Le Dang Doanh, former Head of the Central Institute of Economic Management 

Under the tax system reform strategy by 2030, approved by the Government in April 2022, state management agencies would build up a roadmap for raising luxury tax, or special consumption tax, as called in Vietnam, for tobacco, beer and alcohol.

Le Dang Doanh, former Head of the Central Institute of Economic Management (CIEM), said that raising luxury tax on tobacco is one of the effective measures to reduce the impact of tobacco on people’s health. However, when designing policies, it’s necessary to give convincing figures, use tools to measure and prove the efficiency of policies.

It’s necessary to clarify how large the increase in state budget collections from legal businesses would be; how much money the budget would lose because of smuggling; and how many people would stop smoking. 

It’s also necessary to anticipate the business performance of companies that bear the new tax, and possible effects on material growing areas and material suppliers. This information is very important to calculate tax rates, and design a roadmap for tax increases to benefit involved parties.

He stressed that at this time, when the market has not fully recovered after the pandemic, and the Government wants businesses to stabilize production to serve economic growth, any policy which leads to business cost increases would be a barrier to the efforts of bringing businesses back to growth.

Nguyen Van Viet, chair of the Vietnam Beer, Alcohol and Beverage Association, said the increase in luxury tax needs thorough consideration, because taxation impacts large industries which make big contributions to state budget revenue and create millions of jobs.

Viet agreed that it is necessary to have a comprehensive assessment about the possible impact of the tax increase, and find out if the purpose of protecting people’s health can be achieved, or if people would shift to use smuggled goods.

Under the tax system reform strategy to 2030, state management agencies would build a roadmap on raising luxury tax on tobacco, beer and alcohol. This is in line with the Government’s policy shown in government’s Decision 2114 dated December 16, 2021 and the National Assembly’s law building program.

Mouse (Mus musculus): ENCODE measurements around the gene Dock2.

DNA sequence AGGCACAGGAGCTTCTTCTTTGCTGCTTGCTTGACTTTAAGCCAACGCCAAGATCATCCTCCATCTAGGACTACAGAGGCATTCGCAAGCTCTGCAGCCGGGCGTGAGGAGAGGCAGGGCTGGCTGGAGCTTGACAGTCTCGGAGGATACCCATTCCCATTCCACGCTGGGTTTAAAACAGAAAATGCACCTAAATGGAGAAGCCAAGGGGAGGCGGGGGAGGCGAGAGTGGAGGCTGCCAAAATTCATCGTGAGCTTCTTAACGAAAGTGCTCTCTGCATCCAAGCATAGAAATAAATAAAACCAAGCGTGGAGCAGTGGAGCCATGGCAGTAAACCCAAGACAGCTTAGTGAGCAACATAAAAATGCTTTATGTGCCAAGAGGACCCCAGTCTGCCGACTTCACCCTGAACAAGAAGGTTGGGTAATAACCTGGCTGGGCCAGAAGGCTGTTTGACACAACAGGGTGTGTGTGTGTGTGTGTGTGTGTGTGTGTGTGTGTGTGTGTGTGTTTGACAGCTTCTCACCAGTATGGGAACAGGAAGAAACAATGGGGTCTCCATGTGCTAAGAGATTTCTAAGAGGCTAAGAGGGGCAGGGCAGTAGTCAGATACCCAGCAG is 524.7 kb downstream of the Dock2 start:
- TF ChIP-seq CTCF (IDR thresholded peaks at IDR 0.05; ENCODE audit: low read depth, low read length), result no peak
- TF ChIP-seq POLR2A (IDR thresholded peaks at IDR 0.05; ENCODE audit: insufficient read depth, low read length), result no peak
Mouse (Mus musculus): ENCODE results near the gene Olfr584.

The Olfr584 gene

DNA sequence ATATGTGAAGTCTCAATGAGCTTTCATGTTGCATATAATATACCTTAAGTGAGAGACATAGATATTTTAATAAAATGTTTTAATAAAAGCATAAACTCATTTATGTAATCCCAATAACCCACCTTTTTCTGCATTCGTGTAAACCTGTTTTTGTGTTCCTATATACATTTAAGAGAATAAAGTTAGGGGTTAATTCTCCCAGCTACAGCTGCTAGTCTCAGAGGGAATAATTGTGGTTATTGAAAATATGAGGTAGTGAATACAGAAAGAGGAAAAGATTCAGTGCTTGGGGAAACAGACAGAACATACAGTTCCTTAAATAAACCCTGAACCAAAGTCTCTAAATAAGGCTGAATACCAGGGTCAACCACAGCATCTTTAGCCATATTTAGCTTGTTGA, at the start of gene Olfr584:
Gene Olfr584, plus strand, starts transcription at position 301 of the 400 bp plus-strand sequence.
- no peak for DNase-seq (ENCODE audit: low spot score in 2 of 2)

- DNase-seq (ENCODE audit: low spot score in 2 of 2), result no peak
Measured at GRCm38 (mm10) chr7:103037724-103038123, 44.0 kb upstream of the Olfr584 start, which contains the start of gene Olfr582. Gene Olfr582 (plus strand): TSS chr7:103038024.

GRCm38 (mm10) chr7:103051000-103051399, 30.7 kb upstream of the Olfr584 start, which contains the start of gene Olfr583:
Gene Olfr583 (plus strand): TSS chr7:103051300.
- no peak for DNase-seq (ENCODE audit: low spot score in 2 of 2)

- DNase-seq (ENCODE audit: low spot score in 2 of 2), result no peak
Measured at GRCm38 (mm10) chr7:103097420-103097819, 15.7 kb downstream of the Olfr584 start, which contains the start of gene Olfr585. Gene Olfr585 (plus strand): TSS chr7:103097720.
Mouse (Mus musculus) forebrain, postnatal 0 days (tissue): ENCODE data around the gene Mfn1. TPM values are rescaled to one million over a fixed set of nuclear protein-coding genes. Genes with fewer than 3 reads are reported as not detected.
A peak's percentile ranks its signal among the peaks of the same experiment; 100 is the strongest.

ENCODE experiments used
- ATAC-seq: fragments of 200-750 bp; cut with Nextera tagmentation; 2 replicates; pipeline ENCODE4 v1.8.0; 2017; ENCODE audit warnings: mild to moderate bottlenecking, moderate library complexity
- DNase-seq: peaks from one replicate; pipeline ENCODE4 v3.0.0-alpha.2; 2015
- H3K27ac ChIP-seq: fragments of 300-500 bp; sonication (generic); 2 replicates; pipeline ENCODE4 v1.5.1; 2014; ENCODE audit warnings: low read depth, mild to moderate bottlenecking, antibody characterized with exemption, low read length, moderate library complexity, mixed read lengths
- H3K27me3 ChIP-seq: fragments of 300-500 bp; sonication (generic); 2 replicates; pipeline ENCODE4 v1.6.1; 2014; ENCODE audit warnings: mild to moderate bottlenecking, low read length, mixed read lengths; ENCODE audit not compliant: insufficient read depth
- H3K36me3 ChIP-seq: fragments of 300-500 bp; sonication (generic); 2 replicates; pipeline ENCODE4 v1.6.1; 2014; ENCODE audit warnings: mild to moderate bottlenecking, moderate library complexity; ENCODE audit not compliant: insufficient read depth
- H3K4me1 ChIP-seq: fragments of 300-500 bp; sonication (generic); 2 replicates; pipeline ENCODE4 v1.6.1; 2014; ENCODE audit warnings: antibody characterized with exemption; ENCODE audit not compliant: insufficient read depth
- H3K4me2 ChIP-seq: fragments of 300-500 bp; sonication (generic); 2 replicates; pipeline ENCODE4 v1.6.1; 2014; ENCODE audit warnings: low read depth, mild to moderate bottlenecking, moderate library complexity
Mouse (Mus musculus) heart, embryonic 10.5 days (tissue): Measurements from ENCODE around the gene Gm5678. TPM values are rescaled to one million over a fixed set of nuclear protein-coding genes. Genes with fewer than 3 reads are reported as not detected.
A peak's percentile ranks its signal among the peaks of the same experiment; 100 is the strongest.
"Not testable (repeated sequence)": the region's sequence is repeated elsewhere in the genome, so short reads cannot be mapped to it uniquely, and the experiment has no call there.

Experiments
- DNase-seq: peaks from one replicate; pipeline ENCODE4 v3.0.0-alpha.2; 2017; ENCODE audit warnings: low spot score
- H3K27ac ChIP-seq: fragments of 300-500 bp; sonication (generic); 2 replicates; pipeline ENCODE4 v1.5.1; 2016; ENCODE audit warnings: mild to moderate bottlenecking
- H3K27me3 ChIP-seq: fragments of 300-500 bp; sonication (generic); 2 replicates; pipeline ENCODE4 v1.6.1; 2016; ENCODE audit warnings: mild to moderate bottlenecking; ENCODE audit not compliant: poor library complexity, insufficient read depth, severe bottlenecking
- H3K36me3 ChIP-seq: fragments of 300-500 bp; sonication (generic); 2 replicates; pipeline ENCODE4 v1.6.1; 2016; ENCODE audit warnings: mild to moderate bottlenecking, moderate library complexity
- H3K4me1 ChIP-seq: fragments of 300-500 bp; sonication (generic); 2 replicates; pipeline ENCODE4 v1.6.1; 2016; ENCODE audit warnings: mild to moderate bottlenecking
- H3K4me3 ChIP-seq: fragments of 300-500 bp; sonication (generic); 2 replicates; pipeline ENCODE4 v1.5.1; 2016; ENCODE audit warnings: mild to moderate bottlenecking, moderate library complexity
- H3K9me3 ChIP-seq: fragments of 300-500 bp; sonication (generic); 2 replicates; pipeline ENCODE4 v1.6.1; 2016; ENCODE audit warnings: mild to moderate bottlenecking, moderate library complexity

The luxury tax project is a part of the law building program in 2023-2025. This is a reasonable time to help ensure the stabilization of the business environment for large manufacturing industries and create favorable conditions for enterprises to recover after the pandemic.

Hanoi Association for Brand Protection and Anti-Counterfeiting’s Deputy Chair Trieu Quang Thin warned of the smuggling increase once the luxury tax is raised.

Raising luxury tax on tobacco is the solution the countries consider once they need to increase state budget revenue. However, once the tax is raised, the price gap between legally sourced and smuggled tobacco would be wider, which would lead to an increase in smuggling.

Therefore, Thin said, if the Government decides to increase the luxury tax, it needs to figure out master solutions, especially an action program to fight against tobacco smuggling. 

If the tax increase is not associated with anti-smuggling measures, this would cause serious consequences, including the increase in smuggling. Meanwhile, if domestic enterprises scale down production, farmers would have to narrow their growing areas. Therefore, it is necessary to think about seeking new jobs and organizing the production of new crops for laborers.

Ngo Tri Long, a respected economist, said while the national economy is recovering, the enterprises in the industries which make big contributions to the state budget are still struggling to survive a series of difficulties. A reasonable tax policy would help businesses regain their growth. Therefore, it is necessary to thoroughly consider possible impact on socio-economic development with attention to disadvantaged groups.

It is also necessary to choose the right time for the tax increase, because enterprises need to have time to recover after the pandemic. If raising tax at this moment, this would have direct impact on the industries, lead to output decrease, which would have direct impact on workers’ incomes. This would also cause disruption of the supply chain which has not recovered fully after the pandemic.

Agreeing with Long, Lawyer Ha Thi Thanh said policymakers need to consider possible undesirable effects of the tax increase, including smuggling and a decrease in business performance of legal enterprises, which would lead to lower tax payments to the state budget.

Toan Thang